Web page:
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Business & Financial

A Dismal First Quarter

Robert S. Reichard, Economics Editor

T he new year is starting out where late 2008 left off. Consumer caution - exacerbated by slumping stock prices, the mortgage crisis, rising unemployment and falling incomes - continues to take its toll on overall activity. Indeed, all barometers of general business activity have been in free-fall. To be sure, the slippage on an industry-by-industry basis has been uneven.

But virtually no area has escaped, including textiles and apparel. True, declines in the latter sector haven't been quite as catastrophic as for some big-ticket items like autos. Nevertheless, they have been significant.

Overall textile shipments at last report were trailing year-earlier levels by some 10 percent. And things were even more disturbing for textile mill production, which now lags year-ago readings by 15 percent. Moreover, more highly fabricated textile products such as home furnishings and carpets - areas that had been holding up better in recent years - have now experienced a more-than-average nosedive, in large part reflecting the housing market collapse. And, as might be expected, apparel activity is down, too - 4.4 percent under a year ago in the case of shipments, and near 6 percent when viewed from a production perspective. Textile mill profits also have suffered. But here the declines in earnings and margins have been somewhat moderated by lessening cost pressures - namely lower fiber procurement bills and rising worker productivity.


The Rest Of 2009
When then can we expect any turnaround? Clearly, it won't be coming over the next few months. For one, the Obama administration's Wall Street bailout and stimulus packages will take time to percolate through the economy and have some appreciable effect. Consumers will continue to struggle with uncertainties, huge debt loads and fear of job losses. As a result, they will think twice or even three times before making any large expenditures. Also putting a brake on any significant near-term buying spurts is the precipitous drop in family net worth, which reflects both the recent stock market plunge and the huge capital losses in home values. One source estimates that household worth dropped $10 trillion in 2008 - reversing the average $4 trillion annual gains recorded over the previous few years. Given all these still-potent negative factors, it may be autumn before business activity begins to see noticeable improvement. Moreover, even then, any gains that do occur are likely to be relatively small. And the outlook is much the same when zeroing in on textiles. True, mill declines will decelerate, but they will take time. And there's little chance of any big spurt. Bottom line: Textile World editors look for another year of sizeable shrinkage in mill activity. Right now, TW forecasting equations suggest about a 5-percent decline when all the 2009 textile numbers are in. About the only consolation: That decline would be well under last year's huge 10-percent plunge. Also on a brighter note: If all goes well, 2010 should see only modest further industry erosion.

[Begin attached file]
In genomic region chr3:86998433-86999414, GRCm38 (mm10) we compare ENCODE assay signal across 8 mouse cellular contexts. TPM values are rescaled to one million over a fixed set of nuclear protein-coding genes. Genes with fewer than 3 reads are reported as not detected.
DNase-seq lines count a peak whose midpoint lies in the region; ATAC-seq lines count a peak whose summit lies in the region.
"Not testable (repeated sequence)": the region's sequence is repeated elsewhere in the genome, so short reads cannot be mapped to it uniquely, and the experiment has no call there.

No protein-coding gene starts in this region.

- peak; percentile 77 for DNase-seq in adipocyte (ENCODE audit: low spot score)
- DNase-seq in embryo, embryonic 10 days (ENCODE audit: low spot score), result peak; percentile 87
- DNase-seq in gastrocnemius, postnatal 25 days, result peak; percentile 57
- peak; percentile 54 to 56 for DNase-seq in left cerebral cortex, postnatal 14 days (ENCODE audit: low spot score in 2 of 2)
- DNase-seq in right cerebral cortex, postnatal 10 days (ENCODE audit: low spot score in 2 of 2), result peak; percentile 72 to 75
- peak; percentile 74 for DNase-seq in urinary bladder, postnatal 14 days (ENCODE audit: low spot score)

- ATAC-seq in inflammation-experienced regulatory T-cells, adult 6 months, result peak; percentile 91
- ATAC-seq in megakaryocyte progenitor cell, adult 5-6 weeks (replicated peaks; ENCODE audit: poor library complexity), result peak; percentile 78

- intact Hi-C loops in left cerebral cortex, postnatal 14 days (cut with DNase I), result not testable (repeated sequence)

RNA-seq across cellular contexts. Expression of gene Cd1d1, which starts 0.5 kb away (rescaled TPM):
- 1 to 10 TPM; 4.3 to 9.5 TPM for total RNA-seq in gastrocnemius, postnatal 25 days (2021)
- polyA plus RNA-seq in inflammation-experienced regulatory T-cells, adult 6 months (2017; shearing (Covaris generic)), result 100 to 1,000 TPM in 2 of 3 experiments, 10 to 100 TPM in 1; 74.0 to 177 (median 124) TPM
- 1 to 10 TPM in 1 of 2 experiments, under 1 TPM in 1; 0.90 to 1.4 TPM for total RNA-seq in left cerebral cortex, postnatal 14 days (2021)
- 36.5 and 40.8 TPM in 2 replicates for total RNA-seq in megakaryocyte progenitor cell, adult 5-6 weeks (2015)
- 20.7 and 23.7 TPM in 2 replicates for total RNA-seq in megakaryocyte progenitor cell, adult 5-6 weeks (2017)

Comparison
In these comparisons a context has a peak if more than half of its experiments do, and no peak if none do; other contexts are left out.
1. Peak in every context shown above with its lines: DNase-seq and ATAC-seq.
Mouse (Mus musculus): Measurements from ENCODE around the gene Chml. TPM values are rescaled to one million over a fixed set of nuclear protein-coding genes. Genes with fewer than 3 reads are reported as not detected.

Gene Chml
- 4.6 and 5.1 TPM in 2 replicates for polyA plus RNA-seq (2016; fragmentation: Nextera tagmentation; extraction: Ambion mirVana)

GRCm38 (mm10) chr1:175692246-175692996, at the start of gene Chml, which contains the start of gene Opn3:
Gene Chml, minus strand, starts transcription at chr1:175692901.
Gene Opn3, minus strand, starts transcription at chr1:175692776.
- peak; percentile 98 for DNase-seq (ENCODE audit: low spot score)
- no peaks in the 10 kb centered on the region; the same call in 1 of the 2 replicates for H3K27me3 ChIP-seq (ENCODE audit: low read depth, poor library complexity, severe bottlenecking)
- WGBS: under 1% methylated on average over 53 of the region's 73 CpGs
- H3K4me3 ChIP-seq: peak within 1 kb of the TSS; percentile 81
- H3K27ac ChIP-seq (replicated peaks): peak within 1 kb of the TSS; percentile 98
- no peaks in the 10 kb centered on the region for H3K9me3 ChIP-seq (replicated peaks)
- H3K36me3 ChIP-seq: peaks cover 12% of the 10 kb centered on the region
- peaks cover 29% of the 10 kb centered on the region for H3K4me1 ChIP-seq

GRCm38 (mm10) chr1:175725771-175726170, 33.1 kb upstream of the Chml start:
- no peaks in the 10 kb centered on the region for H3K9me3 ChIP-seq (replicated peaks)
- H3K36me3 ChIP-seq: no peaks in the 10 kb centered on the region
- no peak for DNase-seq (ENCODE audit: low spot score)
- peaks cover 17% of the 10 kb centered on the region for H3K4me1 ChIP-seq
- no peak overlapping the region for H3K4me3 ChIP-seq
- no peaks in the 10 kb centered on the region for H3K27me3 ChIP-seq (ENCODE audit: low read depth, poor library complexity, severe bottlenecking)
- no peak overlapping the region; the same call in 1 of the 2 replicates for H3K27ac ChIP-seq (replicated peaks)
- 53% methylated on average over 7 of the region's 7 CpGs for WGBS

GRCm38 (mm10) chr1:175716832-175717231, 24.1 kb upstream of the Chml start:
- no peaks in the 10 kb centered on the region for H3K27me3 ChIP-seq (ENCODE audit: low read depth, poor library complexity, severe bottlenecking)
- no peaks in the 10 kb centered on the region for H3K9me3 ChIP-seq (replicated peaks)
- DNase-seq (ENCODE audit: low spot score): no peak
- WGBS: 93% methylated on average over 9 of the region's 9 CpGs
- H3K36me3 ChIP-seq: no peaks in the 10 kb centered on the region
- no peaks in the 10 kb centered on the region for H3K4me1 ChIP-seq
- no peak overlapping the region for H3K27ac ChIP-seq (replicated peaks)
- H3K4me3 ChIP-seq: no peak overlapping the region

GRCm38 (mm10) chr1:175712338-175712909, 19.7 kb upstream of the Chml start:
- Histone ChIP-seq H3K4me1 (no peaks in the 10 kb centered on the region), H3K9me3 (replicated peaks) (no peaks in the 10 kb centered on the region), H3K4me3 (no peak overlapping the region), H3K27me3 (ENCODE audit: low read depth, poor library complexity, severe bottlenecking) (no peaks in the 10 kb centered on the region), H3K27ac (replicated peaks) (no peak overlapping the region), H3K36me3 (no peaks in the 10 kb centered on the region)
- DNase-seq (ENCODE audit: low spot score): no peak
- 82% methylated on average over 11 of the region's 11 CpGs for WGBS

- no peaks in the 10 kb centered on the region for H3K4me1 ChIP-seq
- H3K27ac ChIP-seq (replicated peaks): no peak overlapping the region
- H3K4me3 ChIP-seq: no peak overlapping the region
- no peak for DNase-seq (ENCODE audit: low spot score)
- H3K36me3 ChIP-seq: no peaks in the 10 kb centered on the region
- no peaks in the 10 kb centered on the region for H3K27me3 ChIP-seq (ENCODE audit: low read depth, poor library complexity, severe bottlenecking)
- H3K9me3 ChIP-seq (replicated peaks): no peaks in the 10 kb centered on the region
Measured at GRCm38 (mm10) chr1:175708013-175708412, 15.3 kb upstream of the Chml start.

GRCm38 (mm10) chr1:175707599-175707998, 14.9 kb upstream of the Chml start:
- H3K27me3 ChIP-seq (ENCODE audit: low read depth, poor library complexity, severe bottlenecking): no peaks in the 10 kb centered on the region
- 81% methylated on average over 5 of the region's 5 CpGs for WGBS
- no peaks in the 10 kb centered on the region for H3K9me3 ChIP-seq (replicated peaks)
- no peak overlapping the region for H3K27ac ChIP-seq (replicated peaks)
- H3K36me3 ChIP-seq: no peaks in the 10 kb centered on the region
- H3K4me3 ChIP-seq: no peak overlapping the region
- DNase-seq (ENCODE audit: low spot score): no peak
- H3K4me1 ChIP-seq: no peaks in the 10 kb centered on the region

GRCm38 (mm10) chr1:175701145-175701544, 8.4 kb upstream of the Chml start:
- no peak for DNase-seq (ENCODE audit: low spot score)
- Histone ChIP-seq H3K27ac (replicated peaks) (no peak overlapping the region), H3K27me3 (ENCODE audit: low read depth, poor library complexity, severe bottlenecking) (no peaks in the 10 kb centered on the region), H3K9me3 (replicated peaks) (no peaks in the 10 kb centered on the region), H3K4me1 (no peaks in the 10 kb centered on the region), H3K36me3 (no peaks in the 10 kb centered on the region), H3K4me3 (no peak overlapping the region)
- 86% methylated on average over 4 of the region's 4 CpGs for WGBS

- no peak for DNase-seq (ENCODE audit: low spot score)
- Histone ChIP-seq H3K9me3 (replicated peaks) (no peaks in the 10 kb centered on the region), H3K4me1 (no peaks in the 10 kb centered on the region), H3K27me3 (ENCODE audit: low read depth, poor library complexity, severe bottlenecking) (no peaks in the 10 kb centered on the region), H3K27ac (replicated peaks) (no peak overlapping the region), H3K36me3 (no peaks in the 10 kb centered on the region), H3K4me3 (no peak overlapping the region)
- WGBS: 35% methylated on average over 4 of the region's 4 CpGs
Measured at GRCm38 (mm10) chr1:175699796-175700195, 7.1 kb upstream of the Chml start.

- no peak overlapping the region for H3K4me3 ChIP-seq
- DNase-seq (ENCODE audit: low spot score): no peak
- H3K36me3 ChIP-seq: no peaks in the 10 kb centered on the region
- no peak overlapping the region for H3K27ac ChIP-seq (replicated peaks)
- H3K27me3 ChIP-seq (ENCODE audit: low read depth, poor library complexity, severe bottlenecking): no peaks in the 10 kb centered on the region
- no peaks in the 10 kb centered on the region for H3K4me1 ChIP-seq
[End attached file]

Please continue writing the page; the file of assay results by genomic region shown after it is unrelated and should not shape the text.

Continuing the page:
Trade Question Marks
Elsewhere, new uncertainties about imports from China and the rest of the world will continue to plague the industry. To be sure, the year just ended didn't turn out to be all that bad. New figures show incoming shipments of textiles and apparel on a square-meter-equivalents basis actually declined 5 percent, with even Chinese imports off about 3.5 percent. Unfortunately, however, the international trade ground rules seem to be changing again. Looking at China first: American quotas on imports for a wide range of Chinese garments have just expired. And some fear this could mean an incoming surge in shipments from that country. Compounding these worries is the recent Beijing move that restores export tax rebates to its textile sector. But even more important could be the changing economic climate in China itself. It clearly seems to rule out any further upward revaluation in the Chinese currency, which has risen 21 percent over the past few years. Other things being equal, this would suggest that Beijing's apparel won't be quite the bargain it once was. Also worth watching: the tendency on the part of many US firms to shift their sourcing strategy away from China and toward other lower-cost Southeast Asian countries. One US buyer feels a switch away from China and toward Cambodia and Vietnam could cut procurement costs by 4 to 8 percent.

March/April 2009


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